~a newsletter for former Pentecostals/Charismatics everywhere~
edited by The Association of Former Pentecostals

Affiliated with " Ex-Apostolics: The Association of Former Pentecostals "
© 2002. The Association of Former Pentecostals  All Rights Reserved.

                                                                         Volume 1, Issue 2
                                                                            April 15, 2002
Table of Contents
         1.  Welcome
         2.  Pentecostals In the News. . .
         3.  Cover Story
         4.  Famous Pentecostals
         5.  Spotlight On. . .
         6.  Letters to the Editor
         7.  Editorial
         8.  Prayer


Welcome, subscribers, to the second edition of "Delivered!" newsletter!  In preparing for the May newsletter, I had collected so much more information than I really needed that  I decided to stop, clean it up, and release the newsletter a month earlier.  As of now, I'm backing off calling it a quarterly; ffrom now on, I'll refer to it as a "periodical" with the short term goal of putting out five a year, instead of four.  However, this is only a temporary goal.  If the information flow continues, my current personal schedule would allow me to publish one every other month -- making it a bimonthly.  This is my long-term goal, but I'll wait until the next issue is out (tentatively June or July at this rate) before making such a commitment.

I actually had more items than I could fit in this newsletter, so I'll have to postpone an article concerning church growth among Pentecostal and Charismatic churches.  I'll include this in a later issue.  This issue has eight news stories, two profiles, and commentary on modern spiritual gifts.

We hope you enjoy it, and will send it to other friends in your e-mail address book!

God Bless!
The Association of Former Pentecostals
                                      ~PENTECOSTALS IN THE NEWS*~
                                                 © 2002. The Association of Former Pentecostals  All Rights Reserved.


Most of us heard the news recently of the terrorist bombing at the Protestant International Church in Islamabad, Pakistan.  A total of five people were killed, along with two Americans; as many as 43 were injured.  The Assemblies of God News Service announced recently that two of the injured were members of AG affiliated churches.  These missionaries had returned to Pakistan after the 9/11 incident to complete their unfinished work.

The Catholic church is reeling from international accusations about child molestation from its priests.  Many dioceses face stark financial futures as they sort out how they will pay for the sins of the predators wearing their priestly robes.  At least one is facing complete liquidation of their assets in this growing scandal that is shaking the entire Roman Catholic Church.  But are they alone?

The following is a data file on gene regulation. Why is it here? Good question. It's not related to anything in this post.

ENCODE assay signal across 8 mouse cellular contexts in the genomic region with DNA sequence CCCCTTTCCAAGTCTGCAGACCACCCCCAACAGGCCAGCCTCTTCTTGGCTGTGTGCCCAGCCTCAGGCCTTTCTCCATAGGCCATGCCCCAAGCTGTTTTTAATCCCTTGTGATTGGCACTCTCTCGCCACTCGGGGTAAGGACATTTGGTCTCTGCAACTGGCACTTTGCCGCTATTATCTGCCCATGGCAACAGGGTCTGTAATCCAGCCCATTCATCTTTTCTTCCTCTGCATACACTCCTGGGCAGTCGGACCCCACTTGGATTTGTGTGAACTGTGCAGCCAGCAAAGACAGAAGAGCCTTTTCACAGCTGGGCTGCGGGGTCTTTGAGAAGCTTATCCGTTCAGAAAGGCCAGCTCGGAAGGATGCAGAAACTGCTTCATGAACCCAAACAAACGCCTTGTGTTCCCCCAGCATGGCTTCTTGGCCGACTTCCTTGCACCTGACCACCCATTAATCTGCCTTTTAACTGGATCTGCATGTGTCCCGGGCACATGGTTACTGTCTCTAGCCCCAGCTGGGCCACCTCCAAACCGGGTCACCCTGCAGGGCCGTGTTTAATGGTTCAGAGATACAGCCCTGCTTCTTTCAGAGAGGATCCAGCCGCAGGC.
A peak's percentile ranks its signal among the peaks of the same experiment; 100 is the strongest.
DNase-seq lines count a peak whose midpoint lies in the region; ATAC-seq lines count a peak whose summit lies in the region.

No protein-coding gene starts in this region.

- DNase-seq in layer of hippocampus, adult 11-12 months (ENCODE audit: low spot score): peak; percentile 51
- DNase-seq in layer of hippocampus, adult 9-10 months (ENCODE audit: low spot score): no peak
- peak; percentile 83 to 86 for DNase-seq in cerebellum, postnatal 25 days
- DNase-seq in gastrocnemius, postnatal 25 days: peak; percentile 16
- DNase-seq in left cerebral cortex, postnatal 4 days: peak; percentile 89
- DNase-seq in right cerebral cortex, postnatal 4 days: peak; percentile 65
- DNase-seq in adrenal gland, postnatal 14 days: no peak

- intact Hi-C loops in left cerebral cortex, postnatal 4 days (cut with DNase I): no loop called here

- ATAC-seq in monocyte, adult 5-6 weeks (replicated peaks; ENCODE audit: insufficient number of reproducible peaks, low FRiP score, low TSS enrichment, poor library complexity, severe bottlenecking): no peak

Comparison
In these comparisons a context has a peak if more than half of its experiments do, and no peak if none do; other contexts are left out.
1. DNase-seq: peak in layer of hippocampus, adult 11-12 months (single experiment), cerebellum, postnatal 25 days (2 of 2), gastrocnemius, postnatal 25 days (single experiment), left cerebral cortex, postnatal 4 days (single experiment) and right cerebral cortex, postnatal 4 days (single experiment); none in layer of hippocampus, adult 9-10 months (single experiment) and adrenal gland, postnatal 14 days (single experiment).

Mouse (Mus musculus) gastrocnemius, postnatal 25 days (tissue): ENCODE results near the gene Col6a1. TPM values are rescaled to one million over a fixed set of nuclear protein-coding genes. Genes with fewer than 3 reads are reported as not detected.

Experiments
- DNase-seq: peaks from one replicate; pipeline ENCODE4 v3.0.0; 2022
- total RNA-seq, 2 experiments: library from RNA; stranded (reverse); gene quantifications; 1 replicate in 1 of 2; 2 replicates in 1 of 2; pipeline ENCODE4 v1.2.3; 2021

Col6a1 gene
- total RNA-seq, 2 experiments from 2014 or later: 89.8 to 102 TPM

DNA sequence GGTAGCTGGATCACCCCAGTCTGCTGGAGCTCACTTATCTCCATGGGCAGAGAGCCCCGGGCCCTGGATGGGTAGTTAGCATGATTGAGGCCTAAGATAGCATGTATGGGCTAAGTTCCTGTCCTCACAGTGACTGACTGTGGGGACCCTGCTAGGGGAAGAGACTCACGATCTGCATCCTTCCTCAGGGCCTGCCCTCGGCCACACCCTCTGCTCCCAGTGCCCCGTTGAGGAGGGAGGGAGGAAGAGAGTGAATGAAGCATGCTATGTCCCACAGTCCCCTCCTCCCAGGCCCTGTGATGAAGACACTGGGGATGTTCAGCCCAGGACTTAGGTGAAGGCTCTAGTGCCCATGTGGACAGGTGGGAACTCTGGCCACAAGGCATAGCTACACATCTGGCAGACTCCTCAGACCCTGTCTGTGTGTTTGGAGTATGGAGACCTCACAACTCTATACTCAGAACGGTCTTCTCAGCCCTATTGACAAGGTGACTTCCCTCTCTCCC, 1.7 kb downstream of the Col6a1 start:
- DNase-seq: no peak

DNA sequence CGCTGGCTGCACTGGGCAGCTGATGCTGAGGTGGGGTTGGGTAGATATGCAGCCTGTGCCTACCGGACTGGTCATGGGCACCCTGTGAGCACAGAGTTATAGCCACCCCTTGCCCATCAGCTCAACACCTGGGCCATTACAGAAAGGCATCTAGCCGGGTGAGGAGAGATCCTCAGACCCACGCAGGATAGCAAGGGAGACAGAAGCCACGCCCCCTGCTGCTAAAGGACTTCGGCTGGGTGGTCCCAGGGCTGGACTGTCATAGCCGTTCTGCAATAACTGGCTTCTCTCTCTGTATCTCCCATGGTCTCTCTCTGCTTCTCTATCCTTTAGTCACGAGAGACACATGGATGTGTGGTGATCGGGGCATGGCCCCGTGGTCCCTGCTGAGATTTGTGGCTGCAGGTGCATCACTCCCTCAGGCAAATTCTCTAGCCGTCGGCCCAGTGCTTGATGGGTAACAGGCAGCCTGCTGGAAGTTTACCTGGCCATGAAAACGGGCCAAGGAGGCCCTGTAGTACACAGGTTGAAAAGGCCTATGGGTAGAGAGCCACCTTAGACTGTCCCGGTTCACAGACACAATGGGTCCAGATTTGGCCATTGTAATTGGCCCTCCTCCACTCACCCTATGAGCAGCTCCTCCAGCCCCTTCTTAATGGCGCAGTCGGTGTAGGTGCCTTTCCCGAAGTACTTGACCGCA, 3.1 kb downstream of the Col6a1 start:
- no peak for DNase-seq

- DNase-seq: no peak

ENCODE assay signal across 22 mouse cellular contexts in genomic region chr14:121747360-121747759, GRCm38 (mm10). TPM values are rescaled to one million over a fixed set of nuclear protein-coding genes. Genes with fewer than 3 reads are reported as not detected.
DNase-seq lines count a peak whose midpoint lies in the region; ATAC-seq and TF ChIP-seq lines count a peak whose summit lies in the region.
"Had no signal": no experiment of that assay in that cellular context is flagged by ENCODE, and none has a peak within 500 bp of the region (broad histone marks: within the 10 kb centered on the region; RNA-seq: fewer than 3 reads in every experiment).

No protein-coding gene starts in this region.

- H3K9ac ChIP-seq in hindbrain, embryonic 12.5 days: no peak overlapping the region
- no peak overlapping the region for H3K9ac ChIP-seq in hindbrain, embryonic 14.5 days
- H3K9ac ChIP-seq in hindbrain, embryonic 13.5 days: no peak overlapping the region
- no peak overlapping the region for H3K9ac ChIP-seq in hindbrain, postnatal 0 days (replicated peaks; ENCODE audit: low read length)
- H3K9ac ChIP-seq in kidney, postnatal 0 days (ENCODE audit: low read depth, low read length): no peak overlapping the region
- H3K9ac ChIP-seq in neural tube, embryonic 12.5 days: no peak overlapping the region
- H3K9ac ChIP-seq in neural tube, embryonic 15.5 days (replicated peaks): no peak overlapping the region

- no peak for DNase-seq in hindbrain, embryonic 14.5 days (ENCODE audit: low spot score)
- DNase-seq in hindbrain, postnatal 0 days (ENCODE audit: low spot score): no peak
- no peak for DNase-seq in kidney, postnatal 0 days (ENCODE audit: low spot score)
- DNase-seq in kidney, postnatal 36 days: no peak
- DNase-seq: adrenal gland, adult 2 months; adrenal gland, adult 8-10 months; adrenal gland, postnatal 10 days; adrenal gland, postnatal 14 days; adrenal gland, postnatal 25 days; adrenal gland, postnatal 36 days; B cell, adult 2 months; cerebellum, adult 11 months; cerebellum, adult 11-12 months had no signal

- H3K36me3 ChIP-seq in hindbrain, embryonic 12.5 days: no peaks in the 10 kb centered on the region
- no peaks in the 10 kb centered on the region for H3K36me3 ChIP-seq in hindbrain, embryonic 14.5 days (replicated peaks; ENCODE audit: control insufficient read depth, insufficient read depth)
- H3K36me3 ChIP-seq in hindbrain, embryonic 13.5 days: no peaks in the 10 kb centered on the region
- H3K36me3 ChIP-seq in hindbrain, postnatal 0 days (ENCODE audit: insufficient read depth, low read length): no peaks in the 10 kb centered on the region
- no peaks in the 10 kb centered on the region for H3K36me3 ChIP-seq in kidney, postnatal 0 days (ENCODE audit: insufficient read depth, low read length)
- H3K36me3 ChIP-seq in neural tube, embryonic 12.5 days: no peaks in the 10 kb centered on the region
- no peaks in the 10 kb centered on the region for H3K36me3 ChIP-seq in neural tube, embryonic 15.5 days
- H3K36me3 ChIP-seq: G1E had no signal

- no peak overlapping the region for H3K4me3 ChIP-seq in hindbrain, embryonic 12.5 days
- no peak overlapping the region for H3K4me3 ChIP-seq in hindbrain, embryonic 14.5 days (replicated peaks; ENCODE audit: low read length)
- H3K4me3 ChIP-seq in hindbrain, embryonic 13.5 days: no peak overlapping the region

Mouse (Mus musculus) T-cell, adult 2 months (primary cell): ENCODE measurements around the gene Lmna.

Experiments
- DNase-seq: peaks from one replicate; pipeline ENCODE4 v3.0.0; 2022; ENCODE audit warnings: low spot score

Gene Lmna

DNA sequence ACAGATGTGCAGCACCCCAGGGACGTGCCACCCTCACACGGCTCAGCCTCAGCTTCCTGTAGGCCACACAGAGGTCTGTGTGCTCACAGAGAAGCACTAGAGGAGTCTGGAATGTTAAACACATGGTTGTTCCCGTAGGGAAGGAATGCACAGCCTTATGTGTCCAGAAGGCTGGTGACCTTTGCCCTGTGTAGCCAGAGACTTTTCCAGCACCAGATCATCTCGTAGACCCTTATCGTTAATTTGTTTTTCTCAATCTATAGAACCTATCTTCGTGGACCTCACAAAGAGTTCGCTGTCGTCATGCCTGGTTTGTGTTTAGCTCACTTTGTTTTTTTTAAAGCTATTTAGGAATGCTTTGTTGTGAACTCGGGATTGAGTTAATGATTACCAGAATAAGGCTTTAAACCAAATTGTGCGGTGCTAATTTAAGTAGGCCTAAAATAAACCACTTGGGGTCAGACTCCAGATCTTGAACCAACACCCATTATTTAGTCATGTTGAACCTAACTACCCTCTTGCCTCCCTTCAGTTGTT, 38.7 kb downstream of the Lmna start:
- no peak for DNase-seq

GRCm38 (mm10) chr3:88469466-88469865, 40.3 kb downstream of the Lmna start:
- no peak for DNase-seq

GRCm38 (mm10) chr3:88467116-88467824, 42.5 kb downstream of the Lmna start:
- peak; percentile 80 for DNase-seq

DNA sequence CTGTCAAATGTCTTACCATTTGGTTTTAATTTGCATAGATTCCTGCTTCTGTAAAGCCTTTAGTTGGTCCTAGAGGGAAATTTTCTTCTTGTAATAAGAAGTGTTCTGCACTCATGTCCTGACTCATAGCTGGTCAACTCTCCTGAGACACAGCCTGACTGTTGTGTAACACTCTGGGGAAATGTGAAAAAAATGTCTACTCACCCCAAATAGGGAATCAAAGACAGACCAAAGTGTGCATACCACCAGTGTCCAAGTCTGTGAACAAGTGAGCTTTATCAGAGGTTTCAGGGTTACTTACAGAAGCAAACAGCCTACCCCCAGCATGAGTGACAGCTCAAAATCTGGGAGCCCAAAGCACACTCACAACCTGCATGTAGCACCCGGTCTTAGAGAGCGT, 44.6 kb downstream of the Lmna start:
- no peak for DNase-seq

The Christian Science Monitor recently published an article citing a report on child molestation by religious figures that dates back to 1985.  They state that the number of crimes in this subcategory are increasing, but are by no means isolated to the Roman Catholic Church within the United States.  As the largest Christian church in America, they do account for about half of the cases, but the rest are composed of the following Protestant denominations: Baptist, Methodists, Episcopal priests, and . . . Pentecostals.

In another story of sexual misconduct, a civil lawsuit was filed in March against singer Celine Dion's husband and manager Rene Angelil for allegedly raping a female Full Gospel minister, the Rev'd Yun Kyeong Sung Kwon, after following her back to her hotel room from Caesar's Palace.  Angelil had settled with the woman earlier due to a fondling claim the woman made before concerning the same alleged incident, but has stated that he agreed to a settlement only because he was too sick with throat cancer to fight her at the time.  He has stated that this time, he will not be afraid to meet her in court to challenge her alleged claims.

Bishop Carlton Pearson, pastor of the 4,500 member Higher Dimensions Family Church, was unsuccessful in his bid to be Tulsa's first black, Republican mayor after losing last month's primary.  The Pentecostal minister, a graduate of Oral Roberts University, told Charisma News Service recently that the loss was due to a controversial doctrine he has been teaching lately called "The Gospel of Inclusion," which sparked a controversy he was unable to overcome despite a well planned campaign that included TV commercials with Deion Sanders and Kathy Lee Gifford.